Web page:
The Elastic stack (ELK) is made up of 3 open source components that work together to realize logs collection, analysis, and visualization. The 3 main components are:
- Elasticsearch – which is the core of the Elastic software. This is a search and analytics engine. Its task in the Elastic stack is to store incoming logs from Logstash and offer the ability to search the logs in real-time
- Logstash – It is used to collect data, transform logs incoming from multiple sources simultaneously, and sends them to storage.
- Kibana – This is a graphical tool that offers data visualization. In the Elastic stack, it is used to generate charts and graphs to make sense of the raw data in your database.
The Elastic stack can as well be used with Beats. These are lightweight data shippers that allow multiple data sources/indices, and send them to Elasticsearch or Logstash. There are several Beats, each with a distinct role.
- Filebeat – Its purpose is to forward files and centralize logs usually in either .log or .json format.
- Metricbeat – It collects metrics from systems and services including CPU, memory usage, and load, as well as other data statistics from network data and process data, before being shipped to either Logstash or Elasticsearch directly.
- Packetbeat – It supports a collection of network protocols from the application and lower-level protocols, databases, and key-value stores, including HTTP, DNS, Flows, DHCPv4, MySQL, and TLS. It helps identify suspicious network activities.
- Auditbeat – It is used to collect Linux audit framework data and monitor file integrity, before being shipped to either Logstash or Elasticsearch directly.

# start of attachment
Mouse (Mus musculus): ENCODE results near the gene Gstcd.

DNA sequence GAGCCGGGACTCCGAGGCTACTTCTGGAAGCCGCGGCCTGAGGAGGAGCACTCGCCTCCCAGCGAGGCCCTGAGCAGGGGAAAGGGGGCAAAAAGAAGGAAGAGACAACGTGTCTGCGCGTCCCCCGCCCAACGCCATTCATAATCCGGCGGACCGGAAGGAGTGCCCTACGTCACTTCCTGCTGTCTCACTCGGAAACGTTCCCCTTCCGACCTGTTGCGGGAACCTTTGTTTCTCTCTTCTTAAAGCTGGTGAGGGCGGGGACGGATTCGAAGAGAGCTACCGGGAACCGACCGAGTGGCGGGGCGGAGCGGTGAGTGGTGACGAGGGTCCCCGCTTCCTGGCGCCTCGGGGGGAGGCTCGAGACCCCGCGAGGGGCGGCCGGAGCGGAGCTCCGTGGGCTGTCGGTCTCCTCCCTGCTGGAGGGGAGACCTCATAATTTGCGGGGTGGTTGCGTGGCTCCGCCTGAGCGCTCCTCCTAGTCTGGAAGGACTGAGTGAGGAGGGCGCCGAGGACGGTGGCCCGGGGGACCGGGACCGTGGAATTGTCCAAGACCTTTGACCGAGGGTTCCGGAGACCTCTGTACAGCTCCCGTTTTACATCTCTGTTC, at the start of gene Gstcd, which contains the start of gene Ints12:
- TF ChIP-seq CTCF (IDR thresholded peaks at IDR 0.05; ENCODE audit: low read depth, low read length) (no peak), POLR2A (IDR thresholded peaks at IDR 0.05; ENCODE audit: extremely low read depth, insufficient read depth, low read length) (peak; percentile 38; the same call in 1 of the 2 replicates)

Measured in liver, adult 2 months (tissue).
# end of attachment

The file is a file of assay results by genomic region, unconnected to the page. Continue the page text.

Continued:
- Heartbeat – It is used for active probing to determine whether services are available.
This guide offers a deep illustration of how to run the Elastic stack (ELK) on Docker Containers using Docker Compose.
For this guide, you need the following.
- Memory – 1.5 GB and above
- Docker Engine – version 18.06.0 or newer
- Docker Compose – version 1.26.0 or newer
Install the required packages below:
## On Debian/Ubuntu sudo apt update && sudo apt upgrade sudo apt install curl vim git ## On RHEL/CentOS/RockyLinux 8 sudo yum -y update sudo yum -y install curl vim git ## On Fedora sudo dnf update sudo dnf -y install curl vim git
Step 1 – Install Docker and Docker Compose
Use the dedicated guide below to install the Docker Engine on your system.
Add your system user to the docker group.
sudo usermod -aG docker $USER newgrp docker
Start and enable the Docker service.
sudo systemctl start docker && sudo systemctl enable docker
Now proceed and install Docker Compose with the aid of the below guide:
Step 2 – Provision the Elastic stack (ELK) Containers.
We will begin by cloning the file from Github as below
git clone https://github.com/deviantony/docker-elk.git cd docker-elk
Open the deployment file for editing:
The Elastic stack deployment file consists of 3 main parts.
- Elasticsearch – with ports:
- 9200: Elasticsearch HTTP
- 9300: Elasticsearch TCP transport
- Logstash – with ports:
- 5044: Logstash Beats input
- 5000: Logstash TCP input
- 9600: Logstash monitoring API
- Kibana – with port 5601
In the opened file, you can make the below adjustments:
- Configure Elasticsearch
The configuration file for Elasticsearch is stored in the elasticsearch/config/elasticsearch.yml file. So you can configure the environment by setting the cluster name, network host, and licensing as below
elasticsearch: environment: cluster.name: my-cluster xpack.license.self_generated.type: basic
To disable paid features, you need to change the xpack.license.self_generated.type setting from trial(the self-generated license gives access only to all the features of an x-pack for 30 days) to basic.
- Configure Kibana